Sunday, January 9, 2011

Pakistan: how deep a nation can sink

More than 20,000 people rallied in Pakistan's southern city of Karachi on Sunday, police said, against proposed amendment to blasphemy laws that were recently used to sentence a Christian woman to death.

The protest follows Tuesday's assassination of the governor of Punjab province, Salman Taseer, by one of his bodyguards, after the politician sought to reform the law that gives the death penalty for 'defamation' of the 'prophet' Mohammad.
Pakistan's most high-profile political killing in three years has bitterly divided the country, horrifying moderates but winning praise from religious scholars and lawyers who festooned the presumed killer in garlands.

Two senior police officers in Karachi said more than 20,000 protesters had joined the rally and more were arriving, while senior police official Irshad Sehar told AFP that more than 30,000 people were taking part.
Banners at the event included some supporting Taseer's presumed killer, police commando Malik Mumtaz Hussain Qadri, who has been praised by religious conservatives for shooting his boss outside an Islamabad coffee shop.
"Mumtaz Qadri is not a murderer, he is a hero," said one banner in the national Urdu language.
"We are ready to sacrifice our lives for the dignity of the Prophet Mohammad," read another.

Activists at the rally, which has been organised by conservative religious groups, called for "Jihad" or holy war.
The protest forced the closure of the city's main road and all markets in the teeming southern metropolis.
Controversy over the law flared when former information minister Sherry Rehman tabled a private member's bill in November, calling to end the death penalty for blasphemy, after a Christian mother-of-five was sentenced to hang.
Rights activists also say the law encourages Islamist extremism in a nation already beseiged by Taliban attacks.
Politicians and conservative clerics have been at loggerheads over whether President Asif Ali Zardari should pardon Asia Bibi, the Christian mother who was sentenced to death under the blasphemy law.

Pakistan has yet to execute anyone for blasphemy, but Bibi's case has exposed the deep faultlines in the conservative country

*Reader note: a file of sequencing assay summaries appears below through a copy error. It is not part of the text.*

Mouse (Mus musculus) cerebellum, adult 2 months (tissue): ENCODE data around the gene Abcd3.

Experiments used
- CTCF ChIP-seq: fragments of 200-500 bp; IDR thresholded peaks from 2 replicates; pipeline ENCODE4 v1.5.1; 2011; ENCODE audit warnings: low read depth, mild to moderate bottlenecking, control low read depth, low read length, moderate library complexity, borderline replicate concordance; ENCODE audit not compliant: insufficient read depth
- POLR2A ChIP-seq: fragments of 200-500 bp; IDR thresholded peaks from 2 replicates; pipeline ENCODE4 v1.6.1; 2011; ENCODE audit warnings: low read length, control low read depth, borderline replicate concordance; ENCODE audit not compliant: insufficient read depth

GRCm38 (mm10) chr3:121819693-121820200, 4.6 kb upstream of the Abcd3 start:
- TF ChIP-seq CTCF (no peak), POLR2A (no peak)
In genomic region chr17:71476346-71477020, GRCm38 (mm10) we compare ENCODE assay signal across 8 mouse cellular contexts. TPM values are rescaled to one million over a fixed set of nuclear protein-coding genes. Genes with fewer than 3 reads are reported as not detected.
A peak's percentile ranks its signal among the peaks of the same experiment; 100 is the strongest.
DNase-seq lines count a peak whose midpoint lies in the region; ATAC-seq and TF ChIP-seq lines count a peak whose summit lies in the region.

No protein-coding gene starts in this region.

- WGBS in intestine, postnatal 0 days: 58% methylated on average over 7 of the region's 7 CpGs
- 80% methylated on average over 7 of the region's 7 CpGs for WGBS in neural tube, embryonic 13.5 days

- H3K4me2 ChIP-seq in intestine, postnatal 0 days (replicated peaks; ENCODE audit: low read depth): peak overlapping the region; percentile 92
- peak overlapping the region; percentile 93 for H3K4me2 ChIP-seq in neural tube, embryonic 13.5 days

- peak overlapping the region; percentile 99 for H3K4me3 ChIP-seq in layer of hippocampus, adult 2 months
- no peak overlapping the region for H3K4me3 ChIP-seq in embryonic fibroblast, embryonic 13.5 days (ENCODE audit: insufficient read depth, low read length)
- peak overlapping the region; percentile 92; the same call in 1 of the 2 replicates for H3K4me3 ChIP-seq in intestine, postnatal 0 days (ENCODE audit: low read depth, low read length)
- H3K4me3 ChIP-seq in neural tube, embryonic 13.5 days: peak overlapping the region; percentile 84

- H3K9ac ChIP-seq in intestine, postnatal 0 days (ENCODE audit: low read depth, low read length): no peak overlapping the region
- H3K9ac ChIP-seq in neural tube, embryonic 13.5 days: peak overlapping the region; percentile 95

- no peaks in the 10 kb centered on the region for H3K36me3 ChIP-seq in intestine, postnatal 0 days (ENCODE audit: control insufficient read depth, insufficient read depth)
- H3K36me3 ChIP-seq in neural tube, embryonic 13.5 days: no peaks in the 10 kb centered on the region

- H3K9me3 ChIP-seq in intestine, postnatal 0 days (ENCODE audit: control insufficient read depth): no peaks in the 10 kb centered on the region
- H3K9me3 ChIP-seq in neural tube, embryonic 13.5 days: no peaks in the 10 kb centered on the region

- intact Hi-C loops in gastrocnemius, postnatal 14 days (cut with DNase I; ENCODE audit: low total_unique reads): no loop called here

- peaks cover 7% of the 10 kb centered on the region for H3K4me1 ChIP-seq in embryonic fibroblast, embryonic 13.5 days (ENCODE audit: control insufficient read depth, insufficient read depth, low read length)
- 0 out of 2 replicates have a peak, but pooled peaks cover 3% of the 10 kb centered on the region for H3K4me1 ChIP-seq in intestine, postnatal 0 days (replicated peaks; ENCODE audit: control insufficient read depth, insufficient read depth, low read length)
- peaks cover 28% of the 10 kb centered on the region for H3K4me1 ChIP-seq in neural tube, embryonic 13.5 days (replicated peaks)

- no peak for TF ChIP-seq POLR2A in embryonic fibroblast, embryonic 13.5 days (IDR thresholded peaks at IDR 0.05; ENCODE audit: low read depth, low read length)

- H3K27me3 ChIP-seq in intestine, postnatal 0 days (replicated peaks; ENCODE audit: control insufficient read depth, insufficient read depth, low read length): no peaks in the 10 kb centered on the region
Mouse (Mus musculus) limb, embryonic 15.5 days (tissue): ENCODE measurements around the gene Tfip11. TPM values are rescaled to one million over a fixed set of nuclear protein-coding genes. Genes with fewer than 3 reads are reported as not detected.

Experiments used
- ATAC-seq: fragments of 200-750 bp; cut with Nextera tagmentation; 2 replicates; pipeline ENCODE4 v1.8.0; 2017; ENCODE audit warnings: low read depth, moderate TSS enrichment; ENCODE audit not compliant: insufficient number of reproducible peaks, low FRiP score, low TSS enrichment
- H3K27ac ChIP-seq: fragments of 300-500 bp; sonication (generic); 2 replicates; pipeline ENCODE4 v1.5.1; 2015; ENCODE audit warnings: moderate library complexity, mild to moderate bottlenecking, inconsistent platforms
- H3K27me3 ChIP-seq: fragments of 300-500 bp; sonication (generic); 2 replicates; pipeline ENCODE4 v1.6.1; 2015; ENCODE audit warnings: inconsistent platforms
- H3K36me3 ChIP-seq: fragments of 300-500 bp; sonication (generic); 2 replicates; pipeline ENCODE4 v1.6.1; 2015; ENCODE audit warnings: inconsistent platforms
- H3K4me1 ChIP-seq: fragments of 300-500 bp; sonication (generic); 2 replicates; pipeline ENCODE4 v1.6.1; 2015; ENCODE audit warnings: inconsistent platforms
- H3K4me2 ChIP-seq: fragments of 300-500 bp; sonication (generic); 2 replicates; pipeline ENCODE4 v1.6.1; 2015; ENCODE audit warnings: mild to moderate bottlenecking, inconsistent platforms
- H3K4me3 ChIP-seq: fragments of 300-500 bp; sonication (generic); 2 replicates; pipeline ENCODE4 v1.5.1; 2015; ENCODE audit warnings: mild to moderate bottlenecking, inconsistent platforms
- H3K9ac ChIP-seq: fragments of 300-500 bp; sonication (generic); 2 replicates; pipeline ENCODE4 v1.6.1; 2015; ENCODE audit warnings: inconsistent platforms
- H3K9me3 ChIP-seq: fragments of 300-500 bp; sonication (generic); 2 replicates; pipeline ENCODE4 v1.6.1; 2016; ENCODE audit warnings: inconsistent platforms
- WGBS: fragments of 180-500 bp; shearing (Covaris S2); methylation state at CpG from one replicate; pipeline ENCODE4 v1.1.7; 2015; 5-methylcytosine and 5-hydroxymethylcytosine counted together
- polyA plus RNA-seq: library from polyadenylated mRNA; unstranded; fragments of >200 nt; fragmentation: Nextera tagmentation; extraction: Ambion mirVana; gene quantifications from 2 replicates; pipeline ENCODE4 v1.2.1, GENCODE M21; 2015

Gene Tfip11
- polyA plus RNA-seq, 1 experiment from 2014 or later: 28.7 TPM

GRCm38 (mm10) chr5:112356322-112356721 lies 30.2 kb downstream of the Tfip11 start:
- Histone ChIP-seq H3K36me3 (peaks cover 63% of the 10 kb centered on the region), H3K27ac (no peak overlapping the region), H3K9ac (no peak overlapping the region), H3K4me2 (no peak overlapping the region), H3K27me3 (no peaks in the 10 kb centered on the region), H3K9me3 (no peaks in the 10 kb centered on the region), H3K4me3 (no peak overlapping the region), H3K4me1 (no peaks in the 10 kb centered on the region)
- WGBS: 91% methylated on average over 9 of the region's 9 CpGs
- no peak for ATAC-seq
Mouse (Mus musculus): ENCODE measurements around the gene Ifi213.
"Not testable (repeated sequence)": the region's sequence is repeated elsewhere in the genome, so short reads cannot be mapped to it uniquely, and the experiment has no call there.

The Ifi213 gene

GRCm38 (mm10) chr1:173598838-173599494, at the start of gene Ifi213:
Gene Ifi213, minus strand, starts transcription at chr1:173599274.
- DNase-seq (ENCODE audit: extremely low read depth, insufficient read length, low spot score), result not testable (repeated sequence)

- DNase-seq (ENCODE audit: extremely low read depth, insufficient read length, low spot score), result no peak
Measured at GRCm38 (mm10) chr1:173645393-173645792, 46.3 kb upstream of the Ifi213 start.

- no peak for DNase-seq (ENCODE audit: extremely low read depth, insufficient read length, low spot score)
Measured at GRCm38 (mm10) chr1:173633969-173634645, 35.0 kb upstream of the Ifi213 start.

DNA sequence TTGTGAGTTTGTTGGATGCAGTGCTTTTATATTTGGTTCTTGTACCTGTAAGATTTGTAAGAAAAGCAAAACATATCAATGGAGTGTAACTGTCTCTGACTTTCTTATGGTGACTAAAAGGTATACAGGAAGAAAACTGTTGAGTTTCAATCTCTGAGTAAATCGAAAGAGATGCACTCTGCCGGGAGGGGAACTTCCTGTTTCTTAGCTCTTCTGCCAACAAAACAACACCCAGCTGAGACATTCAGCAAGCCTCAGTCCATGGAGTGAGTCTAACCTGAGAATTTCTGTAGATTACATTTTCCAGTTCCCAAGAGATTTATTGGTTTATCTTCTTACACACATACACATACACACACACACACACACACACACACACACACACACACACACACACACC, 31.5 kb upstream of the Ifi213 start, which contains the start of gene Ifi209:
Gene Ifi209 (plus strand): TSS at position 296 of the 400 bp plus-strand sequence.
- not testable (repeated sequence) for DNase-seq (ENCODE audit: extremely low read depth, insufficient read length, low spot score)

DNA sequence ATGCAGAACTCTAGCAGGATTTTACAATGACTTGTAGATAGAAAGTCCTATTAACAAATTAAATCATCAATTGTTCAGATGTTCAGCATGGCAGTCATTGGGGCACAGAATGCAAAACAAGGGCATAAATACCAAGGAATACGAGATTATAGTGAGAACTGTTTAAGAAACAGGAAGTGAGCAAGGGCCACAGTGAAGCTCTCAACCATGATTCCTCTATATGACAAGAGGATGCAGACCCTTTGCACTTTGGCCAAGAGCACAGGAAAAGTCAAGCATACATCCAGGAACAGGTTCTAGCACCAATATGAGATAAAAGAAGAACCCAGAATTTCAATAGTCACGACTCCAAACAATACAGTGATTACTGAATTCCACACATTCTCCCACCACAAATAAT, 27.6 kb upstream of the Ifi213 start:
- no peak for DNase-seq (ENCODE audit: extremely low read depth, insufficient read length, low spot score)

Bibi was arrested in June 2009 after Muslim women labourers refused to drink from a bowl of water she was asked to fetch while out working in the fields.
Days later, the women complained that she made derogatory remarks about the 'prophet' Mohammed. Bibi was set upon by a mob, arrested by police and sentenced on November 8.
Most of those convicted of blasphemy in Pakistan have their sentences overturned or commuted on appeal through the courts. But ALL 32 people were were convicted are killed by mobs...

Rights activists and pressure groups say it is the first time that a woman had been sentenced to hang in Pakistan for blasphemy.
Only around three percent of Pakistan's population of 167 million are estimated to be non-Muslim.
But when the mobs rules a country, civilization ends...


Francis Hunt said...

And I continue to ask: Where, oh where are the millions of moderate Muslims, who claim not to be represented (and that their religion is misrepresented) by extremists? Why are we not seeing hundreds of thousands of "ordinary" Muslims on the streets of Ankara, Jakarta, Cairo, Damascus, Paris, Amsterdam and Berlin, protesting at the hijacking of Islam by ignorant fundamentalist troglodytes?

At this moment in history, the actions of fundamentalist Islamicists have brought the religion of Islam before the world court of moral judgement. In such a context, many will understandably identify silence with approval and complicity.

Claude said...

:))Hans - Now I'm waiting for a Moderate (among your many readers) to tell me I'm wrong.

Claude said...

It seems that my first comment didn't register. Should I post it again?

Unknown said...

@claude, I got the notification with your comment...weird that it doesnt popup here...
post it again..))
I will give a reaction tomorrow..))

Unknown said...

Weird, I got 3 times a notification Claude that you posted a comment but nothing happened here????
Maybe Gauri can take a look. I cannot find anything weird in the settings??????

Francis Hunt said...

Pagan Sphinx recently suggested that there may be a more general problem with the full-page posting setting and that one might possibly switch to the "pop-up" setting to solve it.

I tried to post Claude's comment - of which I had received e-mail notification - through copy and paste and that post also disappeared. Or there's a combination of words in the post which is automatically sending it to the spam filter? It's very strange.

Francis Hunt said...

Or it's the Islamic mafia :-)

Osman Gürbüz said...

That would've been my suggestion. Censored by TR gov???

Claude said...

Ah! well..So much wisdom and knowledge gone into the ethereal world. Thank you, all, for trying to help. Look at it this way, dear Hans, you're spared the thousand comments which would have rushed to answer mine. :))))))

Claude said...

Hans :), My son is (gently) laughing at what happened. He's been (gently) telling me for a while that I get carried away in my comments. He's not surprised that the Internet found a way to silence me. From now on, all I'll ever say is, "You're right, Hans!"

Take care. All the best to you and wife.))

Anonymous said...

The real problem – the one we should really be worried about – is that a prominent politician can be murdered for opposing the Blasphemy Law and upholding the rights of a Christian woman who has been victimized by this law – and the large majority of Barelvis in Pakistan are jubilant that he is dead.
Why is this a problem for the UK? Because most of the Pakistani immigrants are also of Barelvi background and it is very likely see the Blasphemy Law as benign and the murder of Taseer as acceptable.